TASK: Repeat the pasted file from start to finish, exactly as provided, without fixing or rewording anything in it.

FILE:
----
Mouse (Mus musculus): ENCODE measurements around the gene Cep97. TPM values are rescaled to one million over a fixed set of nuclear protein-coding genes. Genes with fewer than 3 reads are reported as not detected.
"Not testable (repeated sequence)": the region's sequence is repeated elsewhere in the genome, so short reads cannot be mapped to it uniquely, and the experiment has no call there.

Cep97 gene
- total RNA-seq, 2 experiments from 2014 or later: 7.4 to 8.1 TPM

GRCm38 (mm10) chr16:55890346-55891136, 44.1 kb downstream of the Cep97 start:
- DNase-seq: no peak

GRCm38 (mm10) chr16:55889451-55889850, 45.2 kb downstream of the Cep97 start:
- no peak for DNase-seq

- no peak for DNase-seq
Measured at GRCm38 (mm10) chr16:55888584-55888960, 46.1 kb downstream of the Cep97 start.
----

Mouse (Mus musculus): ENCODE measurements around the gene Cep97. TPM values are rescaled to one million over a fixed set of nuclear protein-coding genes. Genes with fewer than 3 reads are reported as not detected.
"Not testable (repeated sequence)": the region's sequence is repeated elsewhere in the genome, so short reads cannot be mapped to it uniquely, and the experiment has no call there.

Cep97 gene
- total RNA-seq, 2 experiments from 2014 or later: 7.4 to 8.1 TPM

GRCm38 (mm10) chr16:55890346-55891136, 44.1 kb downstream of the Cep97 start:
- DNase-seq: no peak

GRCm38 (mm10) chr16:55889451-55889850, 45.2 kb downstream of the Cep97 start:
- no peak for DNase-seq

- no peak for DNase-seq
Measured at GRCm38 (mm10) chr16:55888584-55888960, 46.1 kb downstream of the Cep97 start.